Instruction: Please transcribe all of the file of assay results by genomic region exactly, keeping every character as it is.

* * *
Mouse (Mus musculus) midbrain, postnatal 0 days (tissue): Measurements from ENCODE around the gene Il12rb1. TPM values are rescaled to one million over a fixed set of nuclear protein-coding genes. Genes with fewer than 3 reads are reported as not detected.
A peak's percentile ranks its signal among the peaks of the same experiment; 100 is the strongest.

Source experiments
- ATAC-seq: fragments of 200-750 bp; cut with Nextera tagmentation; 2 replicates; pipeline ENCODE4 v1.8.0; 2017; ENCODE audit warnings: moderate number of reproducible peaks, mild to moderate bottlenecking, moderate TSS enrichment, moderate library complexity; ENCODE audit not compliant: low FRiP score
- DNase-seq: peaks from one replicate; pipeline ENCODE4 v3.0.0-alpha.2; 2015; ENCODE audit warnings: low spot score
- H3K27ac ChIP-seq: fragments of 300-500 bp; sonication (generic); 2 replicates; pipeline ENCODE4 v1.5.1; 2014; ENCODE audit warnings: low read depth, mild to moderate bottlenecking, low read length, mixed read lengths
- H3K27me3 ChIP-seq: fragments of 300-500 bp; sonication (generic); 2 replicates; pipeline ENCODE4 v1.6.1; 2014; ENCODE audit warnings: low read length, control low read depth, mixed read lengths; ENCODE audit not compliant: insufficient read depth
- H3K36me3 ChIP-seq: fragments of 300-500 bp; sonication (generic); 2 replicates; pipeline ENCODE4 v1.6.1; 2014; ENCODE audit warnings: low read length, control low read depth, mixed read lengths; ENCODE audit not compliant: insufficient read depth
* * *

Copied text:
Mouse (Mus musculus) midbrain, postnatal 0 days (tissue): Measurements from ENCODE around the gene Il12rb1. TPM values are rescaled to one million over a fixed set of nuclear protein-coding genes. Genes with fewer than 3 reads are reported as not detected.
A peak's percentile ranks its signal among the peaks of the same experiment; 100 is the strongest.

Source experiments
- ATAC-seq: fragments of 200-750 bp; cut with Nextera tagmentation; 2 replicates; pipeline ENCODE4 v1.8.0; 2017; ENCODE audit warnings: moderate number of reproducible peaks, mild to moderate bottlenecking, moderate TSS enrichment, moderate library complexity; ENCODE audit not compliant: low FRiP score
- DNase-seq: peaks from one replicate; pipeline ENCODE4 v3.0.0-alpha.2; 2015; ENCODE audit warnings: low spot score
- H3K27ac ChIP-seq: fragments of 300-500 bp; sonication (generic); 2 replicates; pipeline ENCODE4 v1.5.1; 2014; ENCODE audit warnings: low read depth, mild to moderate bottlenecking, low read length, mixed read lengths
- H3K27me3 ChIP-seq: fragments of 300-500 bp; sonication (generic); 2 replicates; pipeline ENCODE4 v1.6.1; 2014; ENCODE audit warnings: low read length, control low read depth, mixed read lengths; ENCODE audit not compliant: insufficient read depth
- H3K36me3 ChIP-seq: fragments of 300-500 bp; sonication (generic); 2 replicates; pipeline ENCODE4 v1.6.1; 2014; ENCODE audit warnings: low read length, control low read depth, mixed read lengths; ENCODE audit not compliant: insufficient read depth